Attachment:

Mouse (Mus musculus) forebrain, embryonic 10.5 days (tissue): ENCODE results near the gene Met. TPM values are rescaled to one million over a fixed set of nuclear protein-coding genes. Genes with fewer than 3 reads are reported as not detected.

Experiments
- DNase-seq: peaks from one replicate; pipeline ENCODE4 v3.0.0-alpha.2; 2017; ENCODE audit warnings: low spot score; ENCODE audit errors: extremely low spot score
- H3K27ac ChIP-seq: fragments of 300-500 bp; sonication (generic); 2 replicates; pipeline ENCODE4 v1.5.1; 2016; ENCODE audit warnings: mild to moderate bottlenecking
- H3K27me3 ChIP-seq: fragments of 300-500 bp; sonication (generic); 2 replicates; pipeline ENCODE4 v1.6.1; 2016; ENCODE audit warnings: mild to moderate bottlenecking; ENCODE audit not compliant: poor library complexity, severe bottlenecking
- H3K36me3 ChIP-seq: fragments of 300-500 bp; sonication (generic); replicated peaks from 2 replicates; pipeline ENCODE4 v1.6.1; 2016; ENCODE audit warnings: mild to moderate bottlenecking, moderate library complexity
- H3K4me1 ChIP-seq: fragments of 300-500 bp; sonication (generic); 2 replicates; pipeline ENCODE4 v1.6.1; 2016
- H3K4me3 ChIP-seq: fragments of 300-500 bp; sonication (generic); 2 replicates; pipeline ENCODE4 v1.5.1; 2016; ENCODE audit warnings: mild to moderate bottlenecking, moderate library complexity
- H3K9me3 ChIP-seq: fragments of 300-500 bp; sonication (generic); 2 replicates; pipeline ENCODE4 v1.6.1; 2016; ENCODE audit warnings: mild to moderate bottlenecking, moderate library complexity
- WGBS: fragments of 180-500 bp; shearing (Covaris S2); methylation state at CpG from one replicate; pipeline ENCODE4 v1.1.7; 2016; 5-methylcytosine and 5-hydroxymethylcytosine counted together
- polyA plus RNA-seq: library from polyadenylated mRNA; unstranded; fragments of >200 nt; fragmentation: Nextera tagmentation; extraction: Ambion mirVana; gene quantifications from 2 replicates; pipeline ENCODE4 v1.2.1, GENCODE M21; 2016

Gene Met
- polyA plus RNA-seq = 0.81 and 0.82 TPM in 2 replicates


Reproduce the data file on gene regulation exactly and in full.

Mouse (Mus musculus) forebrain, embryonic 10.5 days (tissue): ENCODE results near the gene Met. TPM values are rescaled to one million over a fixed set of nuclear protein-coding genes. Genes with fewer than 3 reads are reported as not detected.

Experiments
- DNase-seq: peaks from one replicate; pipeline ENCODE4 v3.0.0-alpha.2; 2017; ENCODE audit warnings: low spot score; ENCODE audit errors: extremely low spot score
- H3K27ac ChIP-seq: fragments of 300-500 bp; sonication (generic); 2 replicates; pipeline ENCODE4 v1.5.1; 2016; ENCODE audit warnings: mild to moderate bottlenecking
- H3K27me3 ChIP-seq: fragments of 300-500 bp; sonication (generic); 2 replicates; pipeline ENCODE4 v1.6.1; 2016; ENCODE audit warnings: mild to moderate bottlenecking; ENCODE audit not compliant: poor library complexity, severe bottlenecking
- H3K36me3 ChIP-seq: fragments of 300-500 bp; sonication (generic); replicated peaks from 2 replicates; pipeline ENCODE4 v1.6.1; 2016; ENCODE audit warnings: mild to moderate bottlenecking, moderate library complexity
- H3K4me1 ChIP-seq: fragments of 300-500 bp; sonication (generic); 2 replicates; pipeline ENCODE4 v1.6.1; 2016
- H3K4me3 ChIP-seq: fragments of 300-500 bp; sonication (generic); 2 replicates; pipeline ENCODE4 v1.5.1; 2016; ENCODE audit warnings: mild to moderate bottlenecking, moderate library complexity
- H3K9me3 ChIP-seq: fragments of 300-500 bp; sonication (generic); 2 replicates; pipeline ENCODE4 v1.6.1; 2016; ENCODE audit warnings: mild to moderate bottlenecking, moderate library complexity
- WGBS: fragments of 180-500 bp; shearing (Covaris S2); methylation state at CpG from one replicate; pipeline ENCODE4 v1.1.7; 2016; 5-methylcytosine and 5-hydroxymethylcytosine counted together
- polyA plus RNA-seq: library from polyadenylated mRNA; unstranded; fragments of >200 nt; fragmentation: Nextera tagmentation; extraction: Ambion mirVana; gene quantifications from 2 replicates; pipeline ENCODE4 v1.2.1, GENCODE M21; 2016

Gene Met
- polyA plus RNA-seq = 0.81 and 0.82 TPM in 2 replicates